In my days as a young unmarried Catholic, I often suffered through chastity talks or had dating manuals pressed on me. The Protestant dating manuals (or, more accurately, not-dating, since apparently dating is right out in those circles, to be replaced by the nebulous concept of “courtship”) were painfully earnest in their descriptions of hypothetical couples who were keeping their relationships 99.44% pure by following strict rules of behavior. Chastity talks were even more painful because you had to be there in person, squirming in your folding chair and wishing the floor would swallow you as the speaker hemmed and hawed, or, even worse, was wildly enthusiastic for Purity! There seemed to be no happy medium between either rigid guidelines that seemed designed to minimize contact between a couple, or hazy exhortations to purity that gave one no practical guidance in the matter of a relationship rooted in reality.
After the discussion following this post about the proper level of physical interaction before marriage, Darwin ordered a book on the subject by Brett Salkeld, a fellow blogger and acquaintance. Brett and his co-author Leah Perrault know this sad scene all too well, and they have written a refreshing remedy and valuable resource, How Far Can We Go? A Catholic Guide to Sex and Dating.
Here are two famous answers to the question “How far can we go?”
- Keep both feet on the floor.
- Asking “How far can we go?” is like taking your girlfriend or boyfriend in your arms, walking to the edge of a cliff, and asking, “How close can I get to the edge?”
We had to write this book because we think both these answers are unsatisfactory. We think we can do better. The first answer is very practical, but anyone with a little imagination can get around it. In trying to set out an easy-to-follow guideline for Catholic couples, it ignores the question of Christian formation. It says that physical intimacy is only about how you act, and has no connection to the kind of person you are called to become.
The second answer is much more dangerous. The foundation of the metaphor it uses is that sex is roughly equivalent to suicide! In other words, sex is dangerous and sinful. Any advance in physical intimacy is just getting you closer and closer to the edge of the cliff. When we give answers like this it is no wonder the world thinks the Church is down on sex!
…One of the reasons that Christian books on sex and dating have given a misleading view about sexuality is that they ignore the essential communicative aspect of sexuality. Sexual sin is presented as crossing some vague boundary partway up an imaginary list of increasingly intimate physical acts. But, in the context of physical intimacy, sin isn’t crossing an arbitrary line. Sexual sin is about using your body to lie to your partner (and probably yourself) about the nature of your relationship. There need to be one or two clear lines about what is appropriate for unmarried people, but those lines are not drawn to keep people from acts that impure in and of themselves. They are drawn to keep people from lying with the language of their bodies. This book, then, is not primarily about which acts are and are not permissible. This book is about learning to speak the truth with your body.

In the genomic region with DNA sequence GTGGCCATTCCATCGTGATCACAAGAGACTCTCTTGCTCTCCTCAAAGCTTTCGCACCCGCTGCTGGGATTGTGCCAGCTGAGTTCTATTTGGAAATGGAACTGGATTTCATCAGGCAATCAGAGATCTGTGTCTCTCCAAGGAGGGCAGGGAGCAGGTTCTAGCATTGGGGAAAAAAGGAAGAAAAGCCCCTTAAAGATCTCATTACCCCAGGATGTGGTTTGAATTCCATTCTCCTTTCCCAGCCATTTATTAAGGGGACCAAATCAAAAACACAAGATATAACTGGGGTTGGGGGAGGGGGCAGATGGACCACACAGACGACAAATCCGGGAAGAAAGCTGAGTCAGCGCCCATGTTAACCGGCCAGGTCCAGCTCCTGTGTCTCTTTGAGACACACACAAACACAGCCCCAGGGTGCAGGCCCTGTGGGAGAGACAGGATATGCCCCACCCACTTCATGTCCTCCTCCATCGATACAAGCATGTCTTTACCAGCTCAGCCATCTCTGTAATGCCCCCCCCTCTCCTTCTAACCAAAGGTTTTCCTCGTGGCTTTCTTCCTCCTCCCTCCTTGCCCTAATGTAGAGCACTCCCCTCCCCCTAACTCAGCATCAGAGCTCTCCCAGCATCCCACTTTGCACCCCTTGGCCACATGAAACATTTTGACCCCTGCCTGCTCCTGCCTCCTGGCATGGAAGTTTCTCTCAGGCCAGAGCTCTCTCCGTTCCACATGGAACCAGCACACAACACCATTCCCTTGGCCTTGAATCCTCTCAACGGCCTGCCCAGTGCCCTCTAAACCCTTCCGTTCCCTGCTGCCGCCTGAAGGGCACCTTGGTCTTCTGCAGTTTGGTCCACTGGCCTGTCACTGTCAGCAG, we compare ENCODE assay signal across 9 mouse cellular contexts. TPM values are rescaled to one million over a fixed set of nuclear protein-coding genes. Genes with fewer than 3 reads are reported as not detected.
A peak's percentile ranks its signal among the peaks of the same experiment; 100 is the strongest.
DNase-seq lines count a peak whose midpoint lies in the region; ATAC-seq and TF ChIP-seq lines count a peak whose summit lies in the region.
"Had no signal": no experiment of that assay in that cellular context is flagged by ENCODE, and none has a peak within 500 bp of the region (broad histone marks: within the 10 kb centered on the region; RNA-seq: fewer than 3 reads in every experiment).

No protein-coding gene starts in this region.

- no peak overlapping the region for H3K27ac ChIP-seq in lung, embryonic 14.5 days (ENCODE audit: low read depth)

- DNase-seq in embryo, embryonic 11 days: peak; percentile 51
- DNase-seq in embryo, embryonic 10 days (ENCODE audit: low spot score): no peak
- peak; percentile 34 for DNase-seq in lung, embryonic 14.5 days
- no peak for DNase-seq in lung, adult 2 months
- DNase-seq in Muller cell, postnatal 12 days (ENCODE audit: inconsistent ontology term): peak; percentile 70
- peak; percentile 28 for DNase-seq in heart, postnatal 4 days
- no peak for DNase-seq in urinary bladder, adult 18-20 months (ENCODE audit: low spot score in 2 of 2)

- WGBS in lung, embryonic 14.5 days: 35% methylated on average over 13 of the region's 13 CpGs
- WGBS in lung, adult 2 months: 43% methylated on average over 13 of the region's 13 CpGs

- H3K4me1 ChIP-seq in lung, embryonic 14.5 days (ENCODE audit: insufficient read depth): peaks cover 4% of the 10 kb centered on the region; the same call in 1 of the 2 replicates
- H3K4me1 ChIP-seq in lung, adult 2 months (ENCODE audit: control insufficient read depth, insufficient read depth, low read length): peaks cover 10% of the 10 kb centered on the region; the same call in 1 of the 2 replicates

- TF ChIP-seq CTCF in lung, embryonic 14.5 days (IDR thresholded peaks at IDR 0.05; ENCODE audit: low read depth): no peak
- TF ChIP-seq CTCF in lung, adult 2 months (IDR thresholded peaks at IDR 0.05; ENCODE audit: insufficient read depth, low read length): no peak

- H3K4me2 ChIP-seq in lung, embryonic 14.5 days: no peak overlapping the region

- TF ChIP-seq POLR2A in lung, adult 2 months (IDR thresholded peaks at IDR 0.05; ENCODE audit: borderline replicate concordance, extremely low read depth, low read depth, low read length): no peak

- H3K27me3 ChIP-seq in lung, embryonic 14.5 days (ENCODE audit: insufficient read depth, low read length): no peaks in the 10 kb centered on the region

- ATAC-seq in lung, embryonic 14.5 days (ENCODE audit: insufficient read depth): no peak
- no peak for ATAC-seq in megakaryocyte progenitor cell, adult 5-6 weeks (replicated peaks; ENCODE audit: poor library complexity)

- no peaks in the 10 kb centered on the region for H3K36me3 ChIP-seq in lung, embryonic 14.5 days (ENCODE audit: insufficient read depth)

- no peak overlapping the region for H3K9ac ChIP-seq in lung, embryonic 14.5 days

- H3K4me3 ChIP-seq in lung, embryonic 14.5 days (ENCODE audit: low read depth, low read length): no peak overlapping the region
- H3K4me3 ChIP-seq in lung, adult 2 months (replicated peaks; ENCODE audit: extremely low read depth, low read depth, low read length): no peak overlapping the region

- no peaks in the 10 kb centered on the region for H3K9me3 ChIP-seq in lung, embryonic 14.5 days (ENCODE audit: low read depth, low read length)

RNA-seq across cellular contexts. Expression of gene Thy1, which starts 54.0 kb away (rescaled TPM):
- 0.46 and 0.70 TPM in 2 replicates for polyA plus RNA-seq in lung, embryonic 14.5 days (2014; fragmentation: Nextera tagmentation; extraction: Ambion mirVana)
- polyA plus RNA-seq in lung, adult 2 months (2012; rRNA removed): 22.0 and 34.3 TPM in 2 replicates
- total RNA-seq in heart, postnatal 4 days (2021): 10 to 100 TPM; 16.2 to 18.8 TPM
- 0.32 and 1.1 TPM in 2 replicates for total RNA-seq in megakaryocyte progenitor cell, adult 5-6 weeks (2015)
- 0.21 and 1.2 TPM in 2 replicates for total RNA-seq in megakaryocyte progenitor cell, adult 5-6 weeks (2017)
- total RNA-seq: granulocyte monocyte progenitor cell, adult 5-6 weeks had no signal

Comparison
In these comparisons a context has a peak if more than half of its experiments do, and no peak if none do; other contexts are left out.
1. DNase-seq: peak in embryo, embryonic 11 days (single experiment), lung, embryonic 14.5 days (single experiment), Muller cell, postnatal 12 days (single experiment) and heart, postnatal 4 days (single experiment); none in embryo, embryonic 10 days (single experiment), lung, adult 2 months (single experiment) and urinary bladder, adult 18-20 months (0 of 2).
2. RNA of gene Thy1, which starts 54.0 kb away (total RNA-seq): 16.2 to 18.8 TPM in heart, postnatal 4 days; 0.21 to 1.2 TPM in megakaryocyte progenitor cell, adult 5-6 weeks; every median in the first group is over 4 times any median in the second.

One thing I really appreciate here is that Salkeld and Perrault have a respect for their young audience, and don’t treat the question “How far can we go?” as an attempt to find out how much whoopie one can get away with, but an honest query about what is right and appropriate at any point in a relationship. (I snickered out loud at their description of a youth group leader who answers this question from a young couple by saying, “I’ll let you in on a little secret. Your relationship will do much better if, instead, you ask yourselves how pure you can be.” If you haven’t heard twaddle like that, you haven’t been around the Authentically Catholic! youth scene much.) They emphasize from the start that their model of dating “presumes that those who use it are sincerely trying to live holy lives. If you’re hoping to find loopholes so you can get away with as much as possible and still say you’re following Catholic rules, this model isn’t for you.”
In a piece of very good news, the Susan G. Komen for the Cure Foundation has announced that they are breaking the partnership they have maintained for some years with Planned Parenthood. Planned Parenthood is miffed, calling the decision “deeply disturbing and disappointing.” From The Hill (linked above):
The Susan G. Komen for the Cure Foundation has broken off a partnership through which it provided cancer screenings at Planned Parenthood clinics, the Associated Press reported Tuesday. Planned Parenthood blamed the political controversy over abortion.
“We are alarmed and saddened that the Susan G. Komen for the Cure Foundation appears to have succumbed to political pressure. Our greatest desire is for Komen to reconsider this policy and recommit to the partnership on which so many women count,” said Cecile Richards, president of Planned Parenthood Federation of America.
Planned Parenthood said its clinics provided about 4 million screenings for breast cancer over the past five years, roughly 170,000 of which were supported by Komen grants.
Planned Parenthood said it has established an emergency fund to offset the loss of the Komen funds.
Komen told the AP that it ended its partnership with Planned Parenthood because of a congressional investigation into the organization. Republicans on the House Energy and Commerce committee have requested detailed financial records from Planned Parenthood.